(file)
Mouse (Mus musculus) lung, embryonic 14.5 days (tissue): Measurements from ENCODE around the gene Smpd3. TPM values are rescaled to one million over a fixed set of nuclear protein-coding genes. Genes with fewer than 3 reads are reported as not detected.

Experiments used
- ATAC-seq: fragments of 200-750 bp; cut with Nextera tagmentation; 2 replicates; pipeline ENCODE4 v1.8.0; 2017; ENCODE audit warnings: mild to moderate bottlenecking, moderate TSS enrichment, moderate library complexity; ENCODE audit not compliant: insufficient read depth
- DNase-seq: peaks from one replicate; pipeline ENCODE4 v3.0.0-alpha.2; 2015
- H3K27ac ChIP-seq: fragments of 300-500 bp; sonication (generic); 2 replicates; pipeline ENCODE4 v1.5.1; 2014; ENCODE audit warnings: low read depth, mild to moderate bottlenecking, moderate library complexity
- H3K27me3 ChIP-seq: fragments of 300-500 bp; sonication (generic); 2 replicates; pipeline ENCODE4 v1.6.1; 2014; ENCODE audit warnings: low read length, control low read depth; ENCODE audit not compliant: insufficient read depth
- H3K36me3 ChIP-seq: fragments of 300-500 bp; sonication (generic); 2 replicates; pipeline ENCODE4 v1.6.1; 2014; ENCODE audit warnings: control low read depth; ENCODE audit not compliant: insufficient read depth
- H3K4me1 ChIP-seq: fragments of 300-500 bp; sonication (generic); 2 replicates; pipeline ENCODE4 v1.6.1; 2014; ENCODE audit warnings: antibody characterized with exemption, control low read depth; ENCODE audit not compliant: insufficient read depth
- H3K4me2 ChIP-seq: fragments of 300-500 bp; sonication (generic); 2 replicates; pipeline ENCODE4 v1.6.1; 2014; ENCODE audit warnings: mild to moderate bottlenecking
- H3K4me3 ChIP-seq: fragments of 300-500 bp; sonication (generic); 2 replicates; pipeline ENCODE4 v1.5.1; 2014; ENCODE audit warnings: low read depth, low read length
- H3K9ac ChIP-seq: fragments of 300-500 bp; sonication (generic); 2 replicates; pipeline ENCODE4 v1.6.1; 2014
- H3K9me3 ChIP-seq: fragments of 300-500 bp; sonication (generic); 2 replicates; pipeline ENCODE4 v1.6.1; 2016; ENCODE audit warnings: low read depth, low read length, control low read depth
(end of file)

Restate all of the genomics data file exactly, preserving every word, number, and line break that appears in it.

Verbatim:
Mouse (Mus musculus) lung, embryonic 14.5 days (tissue): Measurements from ENCODE around the gene Smpd3. TPM values are rescaled to one million over a fixed set of nuclear protein-coding genes. Genes with fewer than 3 reads are reported as not detected.

Experiments used
- ATAC-seq: fragments of 200-750 bp; cut with Nextera tagmentation; 2 replicates; pipeline ENCODE4 v1.8.0; 2017; ENCODE audit warnings: mild to moderate bottlenecking, moderate TSS enrichment, moderate library complexity; ENCODE audit not compliant: insufficient read depth
- DNase-seq: peaks from one replicate; pipeline ENCODE4 v3.0.0-alpha.2; 2015
- H3K27ac ChIP-seq: fragments of 300-500 bp; sonication (generic); 2 replicates; pipeline ENCODE4 v1.5.1; 2014; ENCODE audit warnings: low read depth, mild to moderate bottlenecking, moderate library complexity
- H3K27me3 ChIP-seq: fragments of 300-500 bp; sonication (generic); 2 replicates; pipeline ENCODE4 v1.6.1; 2014; ENCODE audit warnings: low read length, control low read depth; ENCODE audit not compliant: insufficient read depth
- H3K36me3 ChIP-seq: fragments of 300-500 bp; sonication (generic); 2 replicates; pipeline ENCODE4 v1.6.1; 2014; ENCODE audit warnings: control low read depth; ENCODE audit not compliant: insufficient read depth
- H3K4me1 ChIP-seq: fragments of 300-500 bp; sonication (generic); 2 replicates; pipeline ENCODE4 v1.6.1; 2014; ENCODE audit warnings: antibody characterized with exemption, control low read depth; ENCODE audit not compliant: insufficient read depth
- H3K4me2 ChIP-seq: fragments of 300-500 bp; sonication (generic); 2 replicates; pipeline ENCODE4 v1.6.1; 2014; ENCODE audit warnings: mild to moderate bottlenecking
- H3K4me3 ChIP-seq: fragments of 300-500 bp; sonication (generic); 2 replicates; pipeline ENCODE4 v1.5.1; 2014; ENCODE audit warnings: low read depth, low read length
- H3K9ac ChIP-seq: fragments of 300-500 bp; sonication (generic); 2 replicates; pipeline ENCODE4 v1.6.1; 2014
- H3K9me3 ChIP-seq: fragments of 300-500 bp; sonication (generic); 2 replicates; pipeline ENCODE4 v1.6.1; 2016; ENCODE audit warnings: low read depth, low read length, control low read depth